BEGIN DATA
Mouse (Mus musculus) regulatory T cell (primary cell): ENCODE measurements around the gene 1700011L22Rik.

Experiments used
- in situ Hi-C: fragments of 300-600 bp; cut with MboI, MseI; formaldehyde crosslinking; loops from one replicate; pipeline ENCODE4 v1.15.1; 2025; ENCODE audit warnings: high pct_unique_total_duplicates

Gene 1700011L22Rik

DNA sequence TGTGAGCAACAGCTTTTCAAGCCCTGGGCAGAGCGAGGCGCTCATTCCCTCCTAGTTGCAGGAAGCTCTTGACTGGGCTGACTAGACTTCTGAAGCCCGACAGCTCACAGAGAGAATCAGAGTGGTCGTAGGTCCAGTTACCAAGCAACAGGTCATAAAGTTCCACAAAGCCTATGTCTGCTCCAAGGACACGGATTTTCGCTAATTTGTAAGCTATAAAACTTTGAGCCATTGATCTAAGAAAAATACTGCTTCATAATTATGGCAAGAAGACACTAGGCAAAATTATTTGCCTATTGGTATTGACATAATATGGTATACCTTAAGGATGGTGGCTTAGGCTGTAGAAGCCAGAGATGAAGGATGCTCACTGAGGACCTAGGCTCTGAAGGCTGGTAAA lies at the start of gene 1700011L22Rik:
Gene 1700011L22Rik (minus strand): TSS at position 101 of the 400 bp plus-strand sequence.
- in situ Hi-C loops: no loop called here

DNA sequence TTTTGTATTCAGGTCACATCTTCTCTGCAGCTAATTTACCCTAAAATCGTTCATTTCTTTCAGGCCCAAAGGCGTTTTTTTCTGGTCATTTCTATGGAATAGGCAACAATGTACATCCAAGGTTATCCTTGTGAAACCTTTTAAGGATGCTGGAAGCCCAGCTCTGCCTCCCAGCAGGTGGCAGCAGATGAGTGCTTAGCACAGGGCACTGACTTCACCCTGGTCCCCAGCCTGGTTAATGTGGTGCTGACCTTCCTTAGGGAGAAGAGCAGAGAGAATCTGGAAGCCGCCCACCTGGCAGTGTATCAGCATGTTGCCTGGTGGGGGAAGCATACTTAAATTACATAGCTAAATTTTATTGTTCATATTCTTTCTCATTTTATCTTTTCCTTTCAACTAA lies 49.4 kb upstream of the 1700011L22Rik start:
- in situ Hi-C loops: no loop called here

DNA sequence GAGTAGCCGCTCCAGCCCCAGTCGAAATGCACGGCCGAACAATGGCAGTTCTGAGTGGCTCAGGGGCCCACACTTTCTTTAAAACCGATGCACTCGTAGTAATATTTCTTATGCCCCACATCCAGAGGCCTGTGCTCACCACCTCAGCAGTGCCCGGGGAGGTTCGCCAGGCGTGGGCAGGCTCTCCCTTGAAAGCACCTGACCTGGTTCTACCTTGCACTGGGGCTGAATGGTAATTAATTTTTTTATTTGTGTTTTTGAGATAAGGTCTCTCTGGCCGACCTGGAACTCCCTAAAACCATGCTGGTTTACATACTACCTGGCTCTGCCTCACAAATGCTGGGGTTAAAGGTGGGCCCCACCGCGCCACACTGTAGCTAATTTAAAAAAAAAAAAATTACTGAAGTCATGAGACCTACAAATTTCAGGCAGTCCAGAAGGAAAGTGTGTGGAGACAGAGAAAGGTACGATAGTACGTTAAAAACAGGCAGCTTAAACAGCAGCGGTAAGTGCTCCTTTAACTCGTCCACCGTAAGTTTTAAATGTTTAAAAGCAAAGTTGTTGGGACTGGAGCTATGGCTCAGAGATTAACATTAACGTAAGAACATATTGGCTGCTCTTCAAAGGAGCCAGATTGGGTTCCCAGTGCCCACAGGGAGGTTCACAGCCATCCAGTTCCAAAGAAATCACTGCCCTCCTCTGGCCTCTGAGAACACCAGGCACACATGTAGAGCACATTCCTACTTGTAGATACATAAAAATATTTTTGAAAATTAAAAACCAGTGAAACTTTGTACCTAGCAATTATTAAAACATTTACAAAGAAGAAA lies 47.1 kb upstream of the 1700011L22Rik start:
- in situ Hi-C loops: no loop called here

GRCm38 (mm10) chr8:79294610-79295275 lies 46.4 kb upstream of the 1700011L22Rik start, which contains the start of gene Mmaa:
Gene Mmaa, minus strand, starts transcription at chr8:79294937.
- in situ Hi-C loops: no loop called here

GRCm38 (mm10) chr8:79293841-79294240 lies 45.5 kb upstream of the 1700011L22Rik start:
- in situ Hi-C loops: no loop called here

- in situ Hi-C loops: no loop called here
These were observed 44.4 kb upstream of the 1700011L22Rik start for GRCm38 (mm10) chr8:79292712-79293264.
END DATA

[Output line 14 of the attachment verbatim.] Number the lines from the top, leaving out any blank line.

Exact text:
- in situ Hi-C loops: no loop called here